More Top Stories

Local

The ride of their lives

8 August 2022

Sports
Culture
Opinion
Commonwealth Games
Culture
Environment
Local
Netball
Rugby Union
Editorials
Court
Local
Business
Soccer
Crime
Local

'Acting for change’

19 July 2022

Rugby Union
National

Cook Islands Olympian digs in for next challenge

Wednesday 2 March 2022 | Written by Al Williams | Published in Other Sports, Sports

Share

Cook Islands Olympian digs in for next challenge
Cook Islands canoe slalom athlete Jane Nicholas. ICF/21050740

Cook Islands 2020 Sportswoman of the Year Dr Jane Nicholas debated the big question in front of her following her outing at the Tokyo Olympics

While in managed isolation and quarantine (MIQ) following the games the Cook Islands canoe slalom athlete asked herself what the future will hold for her in terms of the next Olympics.  

With Covid-19 sanctions it was always going to be difficult to train and get to international events in the short term, so when asked to be the sole female athlete in a GODzone team of four, it was “just what the doctor ordered” to keep her fit, strong and motivated ahead of Paris 2024.

Nicholas has continued her disciplined training schedule while balancing orthopaedic registrars’ responsibilities at Tauranga Hospital.

That training regime takes in various locations ranging “from bush to rivers, to sea”.

“It’s pretty good but with also working full time, it’s challenging,” she said.   

Meanwhile, the GODzone Pursuit is a challenging adventure race with teams travelling more than 650 kilometres across New Zealand’s wilderness for up to nine days.

This year will mark the tenth anniversary for the world class event and is appropriately named The Traverse, as the course will take teams from one coast of New Zealand to the other.

The field of almost 100 teams competing in GODZone arrive in Wanaka on Thursday for the official team registration and gear check.

Teams have just been advised the race commences with kayaking in Milford Sound.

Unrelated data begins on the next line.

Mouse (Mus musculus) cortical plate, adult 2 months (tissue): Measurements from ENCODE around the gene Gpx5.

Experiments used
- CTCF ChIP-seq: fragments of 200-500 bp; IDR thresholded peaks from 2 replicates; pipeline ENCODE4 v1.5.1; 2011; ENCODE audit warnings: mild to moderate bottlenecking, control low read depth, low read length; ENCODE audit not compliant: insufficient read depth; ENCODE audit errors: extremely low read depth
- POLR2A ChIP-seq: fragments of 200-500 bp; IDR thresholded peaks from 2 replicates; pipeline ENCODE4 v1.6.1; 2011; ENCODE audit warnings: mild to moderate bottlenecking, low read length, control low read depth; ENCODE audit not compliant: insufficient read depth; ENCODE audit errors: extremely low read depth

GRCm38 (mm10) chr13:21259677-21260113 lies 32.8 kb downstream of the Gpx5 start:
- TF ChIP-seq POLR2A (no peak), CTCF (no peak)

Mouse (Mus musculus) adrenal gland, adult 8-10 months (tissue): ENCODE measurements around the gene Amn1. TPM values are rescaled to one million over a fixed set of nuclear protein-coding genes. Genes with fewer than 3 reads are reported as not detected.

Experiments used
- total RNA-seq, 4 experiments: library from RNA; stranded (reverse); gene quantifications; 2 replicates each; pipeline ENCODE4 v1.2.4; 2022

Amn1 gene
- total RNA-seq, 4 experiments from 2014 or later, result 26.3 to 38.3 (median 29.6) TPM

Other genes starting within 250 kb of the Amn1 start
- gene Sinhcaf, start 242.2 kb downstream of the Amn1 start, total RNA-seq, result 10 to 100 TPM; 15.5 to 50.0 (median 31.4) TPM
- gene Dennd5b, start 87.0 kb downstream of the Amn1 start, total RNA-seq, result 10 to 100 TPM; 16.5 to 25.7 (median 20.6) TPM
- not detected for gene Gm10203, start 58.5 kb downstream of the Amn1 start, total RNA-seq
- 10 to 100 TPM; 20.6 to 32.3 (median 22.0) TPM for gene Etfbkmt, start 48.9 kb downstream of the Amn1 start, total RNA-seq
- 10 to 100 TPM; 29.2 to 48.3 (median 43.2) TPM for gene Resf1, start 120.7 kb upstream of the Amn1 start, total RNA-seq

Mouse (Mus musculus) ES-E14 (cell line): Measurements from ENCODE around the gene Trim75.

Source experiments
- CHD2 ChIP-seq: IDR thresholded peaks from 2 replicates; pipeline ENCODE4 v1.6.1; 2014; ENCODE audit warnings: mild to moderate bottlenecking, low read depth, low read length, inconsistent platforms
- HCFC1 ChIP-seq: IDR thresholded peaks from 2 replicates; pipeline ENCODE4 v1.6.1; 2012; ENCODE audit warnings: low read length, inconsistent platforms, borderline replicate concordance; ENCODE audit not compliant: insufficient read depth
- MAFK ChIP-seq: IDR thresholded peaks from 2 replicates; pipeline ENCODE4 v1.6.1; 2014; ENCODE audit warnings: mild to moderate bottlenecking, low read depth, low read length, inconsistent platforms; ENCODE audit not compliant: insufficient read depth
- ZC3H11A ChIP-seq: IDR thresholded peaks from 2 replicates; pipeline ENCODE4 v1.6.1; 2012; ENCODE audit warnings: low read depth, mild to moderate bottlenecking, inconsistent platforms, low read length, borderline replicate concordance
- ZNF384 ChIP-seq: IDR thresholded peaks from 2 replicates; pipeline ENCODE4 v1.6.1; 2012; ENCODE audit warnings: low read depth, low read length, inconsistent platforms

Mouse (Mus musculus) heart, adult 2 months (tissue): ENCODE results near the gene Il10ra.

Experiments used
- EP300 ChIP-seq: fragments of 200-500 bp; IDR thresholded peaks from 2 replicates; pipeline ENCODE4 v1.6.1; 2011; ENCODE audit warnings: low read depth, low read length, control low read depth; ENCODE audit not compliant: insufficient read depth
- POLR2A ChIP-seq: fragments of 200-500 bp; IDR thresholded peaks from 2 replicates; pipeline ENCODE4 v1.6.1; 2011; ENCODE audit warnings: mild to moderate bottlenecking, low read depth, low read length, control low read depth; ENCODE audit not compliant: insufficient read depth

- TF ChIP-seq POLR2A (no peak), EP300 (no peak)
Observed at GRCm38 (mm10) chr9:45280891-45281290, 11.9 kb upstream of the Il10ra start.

While this starting point is familiar ground for Nicholas the rest of the course is largely unknown to her

"You just have to get to the start line and go from there."

The race involves canoeing, kayaking, mountain biking and hiking. 

It is essential to have one team member with good navigation skills as the course is navigated with only a compass and topographical map - no electronic devices or GPS allowed.

Nicholas said: "For this race team, work is essential, no matter how fit, strong or skilled you are, there will come a time in the nine days where you will need to depend on your team mates to help get you through.

“We all excel in different areas and bring different strengths to the table."

This gruelling event is split into 13 legs of racing with participants covering a total elevation of 11,450 metres.

One of those legs is a 170 km mountain bike, while another is a 56km hike, or bush bashing climb, over a 3700m elevation.

The longest kayak is 38km, quite different to Jane’s sub 300m canoe slalom racing course.

“I’m used to training and working fulltime, but this has been an added challenge fitting in endurance training across the various disciplines of the race.

“I've enjoyed the variation in training alongside my team mates while getting out in nature exploring different parts of the North Island."

Working night shifts in her job and existing on a “lack of sleep” will be helpful for Jane as over the race, participants will be lucky to get four hours sleep a night in order to meet the cut off deadlines at various stages and to finish the race.

"The race covers a huge number of kilometres and will be a big challenge for me, nothing like I have ever done before, even getting to the finish line will be a massive achievement"

As for the future, Nicholas said she will be back into her slalom boat after GODzone with her compass set firmly on the Olympics 2024.

It’s possible to follow all teams on line with Jane’s team aptly named Jane and the Tarzans.  Check them out on Instagram also.